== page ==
A full days sightseeing today.
Mel kindly "volunteered" to be trip leader and did a great job collecting the money and keeping us together. We were collected by a local guide at 8:30 and had a guided tour of the Sultan Ahmed Mosque (aka Blue Mosque) and Hagia Sofia.
Although built over 1000 years apart (Hagia Sofia completed in 537AD and the Mosque in 1615AD) the buildings share a striking resemblance with a square floor plan and domed roof. Clever roman engineering means the church feels less massive but the windows and bright tiling of the mosque make up for that.
Hagia Sofia was the largest church in the world until the capture of Constantinople by the Ottomans in 1493 when it was turned into a mosque. The Islamic touches, a mihrab (prayer niche) and some massive calligraphy are lightly done compared to the vandalism of the "cathedral from mosque" conversion in Cordoba.
A tour of the two main bazaars for some treats (dates stuffed with walnuts - yum) and then a kebap for lunch.
This afternoon it was the Topkapi Palace, home of the sultans. Some beautiful pleasure pavilions which were rather Mughal looking, not sure who copied who there.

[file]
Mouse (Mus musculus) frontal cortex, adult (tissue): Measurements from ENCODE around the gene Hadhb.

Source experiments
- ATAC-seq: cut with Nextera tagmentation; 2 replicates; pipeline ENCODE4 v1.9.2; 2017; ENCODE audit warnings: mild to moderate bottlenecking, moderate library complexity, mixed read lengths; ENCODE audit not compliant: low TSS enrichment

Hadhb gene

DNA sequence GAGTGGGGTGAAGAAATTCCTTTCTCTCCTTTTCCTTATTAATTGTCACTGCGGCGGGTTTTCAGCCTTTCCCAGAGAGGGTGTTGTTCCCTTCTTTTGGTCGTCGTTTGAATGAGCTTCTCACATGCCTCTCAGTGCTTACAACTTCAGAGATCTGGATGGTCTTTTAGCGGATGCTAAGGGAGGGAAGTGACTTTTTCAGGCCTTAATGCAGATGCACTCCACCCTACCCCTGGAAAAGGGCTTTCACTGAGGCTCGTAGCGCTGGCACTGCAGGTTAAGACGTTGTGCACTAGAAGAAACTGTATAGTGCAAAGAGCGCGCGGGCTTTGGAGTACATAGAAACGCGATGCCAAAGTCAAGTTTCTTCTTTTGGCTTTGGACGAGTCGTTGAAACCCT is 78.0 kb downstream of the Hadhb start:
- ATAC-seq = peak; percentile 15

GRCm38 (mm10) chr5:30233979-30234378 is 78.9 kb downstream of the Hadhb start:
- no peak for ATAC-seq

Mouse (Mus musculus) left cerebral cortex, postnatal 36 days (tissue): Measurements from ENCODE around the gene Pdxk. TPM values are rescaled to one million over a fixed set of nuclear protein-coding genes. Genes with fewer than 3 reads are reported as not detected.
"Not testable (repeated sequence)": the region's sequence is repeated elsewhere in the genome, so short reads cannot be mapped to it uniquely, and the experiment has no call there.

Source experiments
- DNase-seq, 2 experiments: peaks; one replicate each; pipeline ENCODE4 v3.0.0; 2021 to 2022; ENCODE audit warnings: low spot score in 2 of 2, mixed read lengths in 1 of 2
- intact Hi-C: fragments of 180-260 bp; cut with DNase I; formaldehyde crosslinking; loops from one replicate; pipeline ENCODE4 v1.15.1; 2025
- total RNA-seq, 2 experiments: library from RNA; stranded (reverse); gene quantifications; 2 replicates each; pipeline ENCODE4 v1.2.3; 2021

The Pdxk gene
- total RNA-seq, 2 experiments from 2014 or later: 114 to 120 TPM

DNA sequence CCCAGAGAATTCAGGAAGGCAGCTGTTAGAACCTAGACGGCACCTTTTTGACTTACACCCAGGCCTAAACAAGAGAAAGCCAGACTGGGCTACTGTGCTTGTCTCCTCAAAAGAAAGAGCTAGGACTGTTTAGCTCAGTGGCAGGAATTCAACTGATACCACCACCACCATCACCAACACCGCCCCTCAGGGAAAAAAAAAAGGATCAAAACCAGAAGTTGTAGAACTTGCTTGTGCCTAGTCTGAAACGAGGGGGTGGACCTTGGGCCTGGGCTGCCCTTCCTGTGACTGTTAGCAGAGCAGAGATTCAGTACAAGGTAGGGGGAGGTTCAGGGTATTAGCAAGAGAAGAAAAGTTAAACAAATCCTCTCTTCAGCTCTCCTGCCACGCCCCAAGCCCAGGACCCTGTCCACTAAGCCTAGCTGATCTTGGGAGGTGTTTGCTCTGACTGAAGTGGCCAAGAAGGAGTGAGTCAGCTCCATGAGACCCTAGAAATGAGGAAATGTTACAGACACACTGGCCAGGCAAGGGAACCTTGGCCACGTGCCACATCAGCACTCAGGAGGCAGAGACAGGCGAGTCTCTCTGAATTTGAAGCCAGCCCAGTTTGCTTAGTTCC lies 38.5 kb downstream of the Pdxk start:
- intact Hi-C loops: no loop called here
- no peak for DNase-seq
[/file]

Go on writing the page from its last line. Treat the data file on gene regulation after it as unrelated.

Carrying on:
The later Ottoman Empire seemed to be more influenced by Europe. The Sultan's military uniforms were reminiscent of Alexei Sayle in "Indiana Jones and the Last Crusade".
Yesterday Deefor took the tram and metro to see the 5th Century fortifications which kept successive waves of Islamic invaders out of Constantinople for 1000 years. Sadly they didn't keep the crusaders out, so much of the wealth of the city can now be seen in Venice instead of here.
Overall a fantastic city with a sight (and a site) round every corner, friendly people, good food, and a real sense of being on the junction of two continents. Definitely one to return to.